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Tax Consequences of Alabama Injury Settlement

Tax Consequences of Alabama Injury Settlement

Posted on March 26th, 2019

How much will I be able to keep?

Our lawyers are frequently asked about the taxes that must be paid on monies from a personal injury settlement. The general answer is that the IRS and Alabama Department of Revenue do not consider personal injury settlements to be “income”.  Rather, the money is deemed to be reimbursement or compensation for something was lost.  As such, most car accident, workers comp or other injury claims go tax-free.

Are there any exceptions? 

As with any rule of law, there are certain instances when some of the money recovered is not tax-free. For example, if part of the settlement or jury verdict is labled as lost income or wages, this money would be taxable as ordinary income. Only mental anguish or emotional damages are tax free when the money is divided into specific or itemized categories. A good personal injury lawyer knows how to draft the paperwork and release to minimize tax consequences. The same lawyer will also correctly advise that settlement of an injury claim is easier to shield from the tax liability than if it goes to trial with a public jury verdict in which damages are itemized.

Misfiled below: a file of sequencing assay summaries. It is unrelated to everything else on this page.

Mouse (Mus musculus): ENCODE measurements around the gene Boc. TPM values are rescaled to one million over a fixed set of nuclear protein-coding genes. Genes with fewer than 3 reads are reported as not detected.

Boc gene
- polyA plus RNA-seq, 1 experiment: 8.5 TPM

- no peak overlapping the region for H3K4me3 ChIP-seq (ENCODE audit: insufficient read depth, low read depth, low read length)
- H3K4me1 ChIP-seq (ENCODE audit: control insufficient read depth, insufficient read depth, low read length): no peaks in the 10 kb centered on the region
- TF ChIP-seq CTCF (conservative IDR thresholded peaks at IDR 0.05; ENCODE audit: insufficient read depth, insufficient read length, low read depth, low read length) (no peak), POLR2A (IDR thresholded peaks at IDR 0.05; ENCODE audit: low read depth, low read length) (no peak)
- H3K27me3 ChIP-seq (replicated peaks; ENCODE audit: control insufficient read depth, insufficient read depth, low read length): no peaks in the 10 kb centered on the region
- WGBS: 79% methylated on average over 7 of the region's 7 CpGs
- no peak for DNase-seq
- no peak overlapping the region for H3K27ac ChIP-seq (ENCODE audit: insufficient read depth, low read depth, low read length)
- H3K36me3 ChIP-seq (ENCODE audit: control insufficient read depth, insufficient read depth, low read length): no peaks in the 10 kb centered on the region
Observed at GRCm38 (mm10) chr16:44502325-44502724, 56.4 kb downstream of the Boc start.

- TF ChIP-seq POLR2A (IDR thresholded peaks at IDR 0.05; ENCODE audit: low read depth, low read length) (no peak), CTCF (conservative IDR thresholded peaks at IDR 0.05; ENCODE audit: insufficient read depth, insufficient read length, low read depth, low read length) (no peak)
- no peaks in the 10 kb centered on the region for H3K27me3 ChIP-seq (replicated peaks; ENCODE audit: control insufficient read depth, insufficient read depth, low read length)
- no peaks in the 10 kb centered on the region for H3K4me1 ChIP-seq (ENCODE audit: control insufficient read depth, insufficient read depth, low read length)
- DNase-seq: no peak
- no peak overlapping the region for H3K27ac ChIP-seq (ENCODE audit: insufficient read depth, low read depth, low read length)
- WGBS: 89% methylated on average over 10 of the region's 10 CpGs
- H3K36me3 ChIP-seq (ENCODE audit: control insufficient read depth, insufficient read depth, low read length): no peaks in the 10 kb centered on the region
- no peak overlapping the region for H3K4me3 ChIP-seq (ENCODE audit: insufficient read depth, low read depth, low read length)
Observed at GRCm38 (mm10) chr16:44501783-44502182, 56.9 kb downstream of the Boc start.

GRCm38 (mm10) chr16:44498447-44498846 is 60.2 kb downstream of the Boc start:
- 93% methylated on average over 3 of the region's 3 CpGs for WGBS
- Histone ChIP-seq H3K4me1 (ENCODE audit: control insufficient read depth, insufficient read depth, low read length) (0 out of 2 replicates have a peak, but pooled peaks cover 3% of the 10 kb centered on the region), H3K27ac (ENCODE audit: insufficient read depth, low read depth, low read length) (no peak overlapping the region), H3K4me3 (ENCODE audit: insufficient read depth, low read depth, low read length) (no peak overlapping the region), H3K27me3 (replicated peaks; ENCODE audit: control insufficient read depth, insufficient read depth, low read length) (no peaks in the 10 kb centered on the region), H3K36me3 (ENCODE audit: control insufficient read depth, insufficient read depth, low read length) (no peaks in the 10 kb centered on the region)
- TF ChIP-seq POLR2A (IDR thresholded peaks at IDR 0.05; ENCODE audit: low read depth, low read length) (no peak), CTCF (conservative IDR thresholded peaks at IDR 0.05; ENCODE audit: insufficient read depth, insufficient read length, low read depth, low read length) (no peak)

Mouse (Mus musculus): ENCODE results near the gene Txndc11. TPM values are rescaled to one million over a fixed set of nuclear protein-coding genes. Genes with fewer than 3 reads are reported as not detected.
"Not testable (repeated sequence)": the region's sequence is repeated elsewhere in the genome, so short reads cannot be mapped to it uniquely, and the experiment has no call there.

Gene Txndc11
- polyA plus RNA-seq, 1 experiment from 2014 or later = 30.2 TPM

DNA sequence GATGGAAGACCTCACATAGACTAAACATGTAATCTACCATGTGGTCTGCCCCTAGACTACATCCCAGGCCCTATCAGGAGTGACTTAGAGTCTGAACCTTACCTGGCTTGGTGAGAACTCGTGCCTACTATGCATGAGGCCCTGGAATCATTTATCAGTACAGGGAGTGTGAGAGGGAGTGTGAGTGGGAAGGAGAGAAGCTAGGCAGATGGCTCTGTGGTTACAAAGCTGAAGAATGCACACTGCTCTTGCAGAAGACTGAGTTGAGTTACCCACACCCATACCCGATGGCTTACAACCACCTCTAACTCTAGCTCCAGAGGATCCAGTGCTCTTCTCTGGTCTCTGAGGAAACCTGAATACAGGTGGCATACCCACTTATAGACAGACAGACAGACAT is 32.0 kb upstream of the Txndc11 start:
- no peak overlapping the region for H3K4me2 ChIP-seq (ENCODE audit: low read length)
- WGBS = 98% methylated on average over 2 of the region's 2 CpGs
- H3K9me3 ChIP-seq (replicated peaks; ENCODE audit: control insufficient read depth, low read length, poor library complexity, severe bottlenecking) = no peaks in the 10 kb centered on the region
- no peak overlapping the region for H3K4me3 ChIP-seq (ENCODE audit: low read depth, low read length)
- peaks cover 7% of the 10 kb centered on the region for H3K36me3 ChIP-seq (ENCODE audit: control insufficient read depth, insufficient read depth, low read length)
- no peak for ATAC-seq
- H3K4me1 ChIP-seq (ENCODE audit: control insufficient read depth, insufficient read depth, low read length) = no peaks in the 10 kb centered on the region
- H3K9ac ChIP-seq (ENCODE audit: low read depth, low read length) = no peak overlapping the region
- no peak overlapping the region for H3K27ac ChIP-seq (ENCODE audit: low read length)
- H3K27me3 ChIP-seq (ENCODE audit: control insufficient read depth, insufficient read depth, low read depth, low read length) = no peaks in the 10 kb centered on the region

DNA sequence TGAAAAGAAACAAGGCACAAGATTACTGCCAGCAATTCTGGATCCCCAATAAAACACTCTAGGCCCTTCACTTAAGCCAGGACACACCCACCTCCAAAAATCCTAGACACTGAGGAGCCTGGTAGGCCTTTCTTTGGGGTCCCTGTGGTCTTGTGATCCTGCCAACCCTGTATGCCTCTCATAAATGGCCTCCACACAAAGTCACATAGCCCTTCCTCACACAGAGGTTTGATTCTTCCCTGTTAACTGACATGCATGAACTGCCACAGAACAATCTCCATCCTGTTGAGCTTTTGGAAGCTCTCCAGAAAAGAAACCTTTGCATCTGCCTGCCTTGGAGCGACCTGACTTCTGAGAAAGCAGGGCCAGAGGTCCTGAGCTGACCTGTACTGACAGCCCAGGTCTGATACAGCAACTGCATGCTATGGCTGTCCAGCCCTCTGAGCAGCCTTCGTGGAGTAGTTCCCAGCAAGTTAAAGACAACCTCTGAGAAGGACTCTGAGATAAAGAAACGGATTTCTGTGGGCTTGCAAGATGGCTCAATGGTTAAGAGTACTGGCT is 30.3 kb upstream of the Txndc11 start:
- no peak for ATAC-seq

What about punitive damages or wrongful death claims?

Remarkably, the IRS has deemed wrongful death settlements or verdicts as tax free. Punitive damages, the only kind of recovery that can be had in a wrongful death suit, are considered a bereavement award or death compensation to the family.

While the money you get from an injury settlement may technically be tax-free, it still must be declared and disclosed on your tax return. Your accountant or tax-preparer may need a copy of the settlement papers in order to properly claim the monies as tax-free.

Visit this IRS link for more information on this topic.

 

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